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Gerry Horkan(Fianna Fail)

I remind the Senator of the parliamentary practice not to identify or name people.

Ray Butler(Fine Gael)

The previous CEO is gone and a new CEO is in place. I hope the rumor the previous CEO was paid to leave is not true. The new CEO has been brutal in coming to town. There are ways and means to deal with people but closing Harolds Cross stadium will not solve the problems. Between €6 million and €7 million will be raised. The problems will be solved through a betting levy online of 1%. A total of €1 million was raised last year and that amount will increase because the volume of online betting is going through the roof. The levy could raise €2 million next year. Why can that money not be used to pay off the IGB's debt while leaving the money the Government is putting in to run the industry to be used as prize money? The banks will have to sit down and deal with us because, at the end of the day, it will not be good public relations to close greyhound tracks in rural Ireland. They will have to be brought in and we can deal with them when the time comes. The pensions deficit is a huge problem for the IGB in Limerick. I believe the figure is €8 million. Nine or ten people employed in the Limerick office are earning €100,000 a year, which is ludicrous.

Sinn Féin opposed the funding allocated to the industry in this year's budget, yet the party has no problem fundraising at greyhound tracks such as Dundalk and Shelbourne Park.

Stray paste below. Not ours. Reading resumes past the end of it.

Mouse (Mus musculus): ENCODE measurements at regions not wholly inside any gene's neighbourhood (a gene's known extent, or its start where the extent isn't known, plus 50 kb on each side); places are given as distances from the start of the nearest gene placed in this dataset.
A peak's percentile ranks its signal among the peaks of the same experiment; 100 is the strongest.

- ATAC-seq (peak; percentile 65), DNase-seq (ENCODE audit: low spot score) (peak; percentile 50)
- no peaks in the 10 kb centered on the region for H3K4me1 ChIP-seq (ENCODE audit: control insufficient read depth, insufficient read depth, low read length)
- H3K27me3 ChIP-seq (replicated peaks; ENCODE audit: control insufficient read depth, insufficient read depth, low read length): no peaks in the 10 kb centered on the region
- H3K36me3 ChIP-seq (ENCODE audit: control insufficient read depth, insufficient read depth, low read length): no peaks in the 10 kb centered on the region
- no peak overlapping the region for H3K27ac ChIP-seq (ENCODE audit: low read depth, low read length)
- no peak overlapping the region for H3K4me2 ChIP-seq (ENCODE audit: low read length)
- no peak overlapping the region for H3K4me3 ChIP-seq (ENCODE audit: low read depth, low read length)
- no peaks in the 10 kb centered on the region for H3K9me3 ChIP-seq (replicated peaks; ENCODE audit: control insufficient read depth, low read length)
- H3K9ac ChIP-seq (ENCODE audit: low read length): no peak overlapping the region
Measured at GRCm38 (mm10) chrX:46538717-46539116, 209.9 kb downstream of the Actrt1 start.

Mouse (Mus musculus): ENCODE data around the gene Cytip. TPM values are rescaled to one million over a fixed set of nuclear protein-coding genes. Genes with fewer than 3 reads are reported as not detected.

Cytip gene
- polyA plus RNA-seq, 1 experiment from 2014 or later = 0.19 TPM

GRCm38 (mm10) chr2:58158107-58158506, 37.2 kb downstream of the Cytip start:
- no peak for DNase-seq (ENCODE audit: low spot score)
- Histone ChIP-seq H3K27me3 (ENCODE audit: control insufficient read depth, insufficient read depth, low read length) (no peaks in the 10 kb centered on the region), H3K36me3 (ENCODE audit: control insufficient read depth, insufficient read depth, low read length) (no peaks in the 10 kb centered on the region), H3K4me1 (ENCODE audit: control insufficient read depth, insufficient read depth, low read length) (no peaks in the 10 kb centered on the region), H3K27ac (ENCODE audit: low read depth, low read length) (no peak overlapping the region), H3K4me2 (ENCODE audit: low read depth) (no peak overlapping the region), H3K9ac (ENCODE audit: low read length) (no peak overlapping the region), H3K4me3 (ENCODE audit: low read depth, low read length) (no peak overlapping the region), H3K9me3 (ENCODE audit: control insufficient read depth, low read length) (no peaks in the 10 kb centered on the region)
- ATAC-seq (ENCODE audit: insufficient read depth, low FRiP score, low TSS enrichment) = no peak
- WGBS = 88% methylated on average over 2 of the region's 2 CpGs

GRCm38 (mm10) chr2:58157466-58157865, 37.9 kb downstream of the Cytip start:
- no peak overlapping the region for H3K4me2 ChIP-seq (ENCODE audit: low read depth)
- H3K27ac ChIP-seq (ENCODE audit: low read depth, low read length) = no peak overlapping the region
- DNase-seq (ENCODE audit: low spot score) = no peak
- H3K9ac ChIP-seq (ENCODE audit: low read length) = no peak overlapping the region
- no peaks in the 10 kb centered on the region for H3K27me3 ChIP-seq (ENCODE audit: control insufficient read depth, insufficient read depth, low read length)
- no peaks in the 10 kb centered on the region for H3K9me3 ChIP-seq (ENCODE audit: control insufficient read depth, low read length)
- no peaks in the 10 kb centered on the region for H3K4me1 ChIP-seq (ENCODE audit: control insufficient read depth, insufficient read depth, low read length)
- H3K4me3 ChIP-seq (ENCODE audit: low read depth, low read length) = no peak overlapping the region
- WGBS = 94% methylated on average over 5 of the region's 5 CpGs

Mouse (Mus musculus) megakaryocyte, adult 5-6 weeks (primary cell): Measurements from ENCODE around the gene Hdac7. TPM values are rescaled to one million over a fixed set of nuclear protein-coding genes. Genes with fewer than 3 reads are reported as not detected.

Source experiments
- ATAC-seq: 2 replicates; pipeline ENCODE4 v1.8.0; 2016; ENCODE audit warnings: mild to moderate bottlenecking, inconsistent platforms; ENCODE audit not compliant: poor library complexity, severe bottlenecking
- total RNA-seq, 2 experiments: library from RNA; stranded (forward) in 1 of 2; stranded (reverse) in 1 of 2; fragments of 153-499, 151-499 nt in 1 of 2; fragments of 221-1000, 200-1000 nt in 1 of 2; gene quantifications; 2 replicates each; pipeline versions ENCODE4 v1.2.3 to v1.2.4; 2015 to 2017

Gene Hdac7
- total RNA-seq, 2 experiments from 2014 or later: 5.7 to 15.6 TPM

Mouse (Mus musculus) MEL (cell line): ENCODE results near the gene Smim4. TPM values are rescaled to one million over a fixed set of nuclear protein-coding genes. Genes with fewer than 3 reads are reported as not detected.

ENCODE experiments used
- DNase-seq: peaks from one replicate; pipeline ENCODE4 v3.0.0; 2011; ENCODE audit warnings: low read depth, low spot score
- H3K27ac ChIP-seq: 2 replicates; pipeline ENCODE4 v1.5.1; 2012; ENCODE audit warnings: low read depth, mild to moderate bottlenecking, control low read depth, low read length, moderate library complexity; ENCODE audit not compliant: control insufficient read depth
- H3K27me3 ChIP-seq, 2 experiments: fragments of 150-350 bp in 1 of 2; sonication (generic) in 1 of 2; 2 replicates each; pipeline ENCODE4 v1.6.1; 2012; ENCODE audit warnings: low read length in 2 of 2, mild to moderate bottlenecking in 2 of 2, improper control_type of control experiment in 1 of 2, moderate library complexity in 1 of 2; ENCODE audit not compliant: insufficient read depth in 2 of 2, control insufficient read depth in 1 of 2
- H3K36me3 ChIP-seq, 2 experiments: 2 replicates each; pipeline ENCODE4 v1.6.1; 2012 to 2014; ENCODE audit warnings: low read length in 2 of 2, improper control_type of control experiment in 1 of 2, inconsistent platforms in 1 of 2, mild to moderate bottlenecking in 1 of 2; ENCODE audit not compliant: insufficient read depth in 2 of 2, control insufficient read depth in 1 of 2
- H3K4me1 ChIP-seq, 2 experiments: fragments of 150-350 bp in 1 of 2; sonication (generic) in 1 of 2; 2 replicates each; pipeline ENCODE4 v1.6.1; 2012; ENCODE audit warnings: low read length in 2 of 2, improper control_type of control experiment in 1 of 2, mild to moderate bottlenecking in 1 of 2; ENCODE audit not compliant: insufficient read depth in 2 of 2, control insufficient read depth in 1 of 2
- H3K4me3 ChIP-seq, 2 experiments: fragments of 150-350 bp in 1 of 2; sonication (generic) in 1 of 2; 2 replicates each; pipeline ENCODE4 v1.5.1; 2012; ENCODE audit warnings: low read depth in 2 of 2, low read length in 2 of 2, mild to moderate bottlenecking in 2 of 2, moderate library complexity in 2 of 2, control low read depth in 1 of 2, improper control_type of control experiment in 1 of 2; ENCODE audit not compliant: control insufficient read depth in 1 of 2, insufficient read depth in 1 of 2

Michelle Mulherin(Fine Gael)


Ray Butler(Fine Gael)

The party opposes the funding of greyhound racing. Its members, therefore, want 10,000 people out of work but they have no problem fundraising at greyhound tracks.

Michelle Mulherin(Fine Gael)

Where are the Sinn Féin Senators now?

Ray Butler(Fine Gael)

Elvis has left the building. This strike will go on but we have to sit around a table to see what is best for the greyhound industry.We do have to look at prize money. I know that the ordinary person who has the grading dog from A5 down is not too unhappy about €300 first prize money or a little bit more. It is the bigger stakes where we need the better dogs to come into a competition where we need the funding. The derby prize money has been cut, the Cesarewitch had been cut and all the classics money has been cut so we have to look at better funding into the better racing and we will get the better results because better racing brings out the people.